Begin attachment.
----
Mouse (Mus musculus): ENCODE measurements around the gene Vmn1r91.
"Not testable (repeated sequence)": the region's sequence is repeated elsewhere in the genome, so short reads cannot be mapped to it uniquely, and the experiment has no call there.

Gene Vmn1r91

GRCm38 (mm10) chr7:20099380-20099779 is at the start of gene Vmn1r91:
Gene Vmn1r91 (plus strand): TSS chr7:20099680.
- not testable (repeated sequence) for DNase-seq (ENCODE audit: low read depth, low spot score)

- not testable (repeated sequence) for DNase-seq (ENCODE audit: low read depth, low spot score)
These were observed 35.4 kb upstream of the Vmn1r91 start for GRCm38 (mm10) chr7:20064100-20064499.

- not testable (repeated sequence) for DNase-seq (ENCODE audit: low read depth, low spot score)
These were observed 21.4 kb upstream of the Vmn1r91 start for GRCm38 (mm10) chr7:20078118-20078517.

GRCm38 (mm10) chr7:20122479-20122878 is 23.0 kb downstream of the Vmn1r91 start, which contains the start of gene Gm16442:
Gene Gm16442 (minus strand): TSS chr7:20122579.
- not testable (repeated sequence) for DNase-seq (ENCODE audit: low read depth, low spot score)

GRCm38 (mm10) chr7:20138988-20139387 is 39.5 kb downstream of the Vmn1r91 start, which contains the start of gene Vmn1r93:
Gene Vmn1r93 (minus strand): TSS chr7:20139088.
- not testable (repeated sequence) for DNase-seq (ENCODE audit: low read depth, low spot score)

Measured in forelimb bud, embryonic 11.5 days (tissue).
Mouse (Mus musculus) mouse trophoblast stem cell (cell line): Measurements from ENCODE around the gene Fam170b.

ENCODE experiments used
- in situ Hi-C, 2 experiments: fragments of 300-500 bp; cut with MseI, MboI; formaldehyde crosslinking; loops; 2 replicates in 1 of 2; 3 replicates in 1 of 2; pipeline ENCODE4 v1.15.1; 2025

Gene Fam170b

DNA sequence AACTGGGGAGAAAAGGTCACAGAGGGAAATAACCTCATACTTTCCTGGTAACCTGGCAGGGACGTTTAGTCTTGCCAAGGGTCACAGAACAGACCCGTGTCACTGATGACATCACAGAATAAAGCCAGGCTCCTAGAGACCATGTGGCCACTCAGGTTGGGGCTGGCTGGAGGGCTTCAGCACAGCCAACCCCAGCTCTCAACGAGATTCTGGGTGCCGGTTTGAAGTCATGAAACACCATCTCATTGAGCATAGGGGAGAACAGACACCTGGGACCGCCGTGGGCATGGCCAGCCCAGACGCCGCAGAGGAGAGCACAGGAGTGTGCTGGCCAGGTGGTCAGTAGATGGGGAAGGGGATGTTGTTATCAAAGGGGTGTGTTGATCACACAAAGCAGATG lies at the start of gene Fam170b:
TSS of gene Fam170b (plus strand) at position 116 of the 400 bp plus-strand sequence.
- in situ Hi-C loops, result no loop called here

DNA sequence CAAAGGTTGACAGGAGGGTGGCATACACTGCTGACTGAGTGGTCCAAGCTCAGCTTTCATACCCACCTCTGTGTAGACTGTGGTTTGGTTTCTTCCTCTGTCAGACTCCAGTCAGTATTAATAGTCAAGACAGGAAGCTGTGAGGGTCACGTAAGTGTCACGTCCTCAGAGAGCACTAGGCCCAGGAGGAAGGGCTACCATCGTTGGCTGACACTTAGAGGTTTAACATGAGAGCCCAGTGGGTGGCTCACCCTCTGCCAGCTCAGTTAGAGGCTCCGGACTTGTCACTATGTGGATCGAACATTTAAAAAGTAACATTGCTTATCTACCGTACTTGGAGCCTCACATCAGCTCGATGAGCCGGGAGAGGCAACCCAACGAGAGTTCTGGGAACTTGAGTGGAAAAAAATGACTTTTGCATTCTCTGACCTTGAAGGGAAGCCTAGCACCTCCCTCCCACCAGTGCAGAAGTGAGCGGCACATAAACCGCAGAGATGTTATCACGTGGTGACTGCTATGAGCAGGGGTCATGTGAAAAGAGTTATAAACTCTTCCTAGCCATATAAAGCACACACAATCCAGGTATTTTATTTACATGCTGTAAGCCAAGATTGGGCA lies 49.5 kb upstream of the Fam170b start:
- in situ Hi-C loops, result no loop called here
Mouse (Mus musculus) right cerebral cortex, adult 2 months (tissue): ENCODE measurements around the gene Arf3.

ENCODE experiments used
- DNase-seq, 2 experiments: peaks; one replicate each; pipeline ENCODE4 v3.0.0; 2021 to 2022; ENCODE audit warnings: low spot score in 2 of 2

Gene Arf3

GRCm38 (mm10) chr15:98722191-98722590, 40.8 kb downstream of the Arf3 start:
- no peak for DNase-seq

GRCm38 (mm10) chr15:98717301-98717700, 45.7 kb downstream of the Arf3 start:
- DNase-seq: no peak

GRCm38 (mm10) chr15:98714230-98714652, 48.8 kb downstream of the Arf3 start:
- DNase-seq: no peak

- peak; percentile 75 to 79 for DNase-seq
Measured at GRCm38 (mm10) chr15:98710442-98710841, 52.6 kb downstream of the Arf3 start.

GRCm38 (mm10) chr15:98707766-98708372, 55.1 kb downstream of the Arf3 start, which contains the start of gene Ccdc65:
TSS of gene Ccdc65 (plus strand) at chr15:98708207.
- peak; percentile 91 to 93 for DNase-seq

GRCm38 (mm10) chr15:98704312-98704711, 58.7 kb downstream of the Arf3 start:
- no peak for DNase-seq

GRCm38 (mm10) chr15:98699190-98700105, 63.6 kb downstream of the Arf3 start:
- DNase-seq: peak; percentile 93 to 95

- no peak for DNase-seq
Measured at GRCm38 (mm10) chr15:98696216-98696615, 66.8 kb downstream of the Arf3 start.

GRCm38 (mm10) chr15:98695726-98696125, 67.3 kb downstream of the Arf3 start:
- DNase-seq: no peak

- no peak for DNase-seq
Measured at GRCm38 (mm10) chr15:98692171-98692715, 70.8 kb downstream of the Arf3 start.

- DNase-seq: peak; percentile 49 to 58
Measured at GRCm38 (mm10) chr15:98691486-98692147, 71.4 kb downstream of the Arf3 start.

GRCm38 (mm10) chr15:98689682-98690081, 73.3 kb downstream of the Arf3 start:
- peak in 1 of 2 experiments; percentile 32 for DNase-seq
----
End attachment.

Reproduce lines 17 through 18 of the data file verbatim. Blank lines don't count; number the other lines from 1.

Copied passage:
Measured in forelimb bud, embryonic 11.5 days (tissue).
Mouse (Mus musculus) mouse trophoblast stem cell (cell line): Measurements from ENCODE around the gene Fam170b.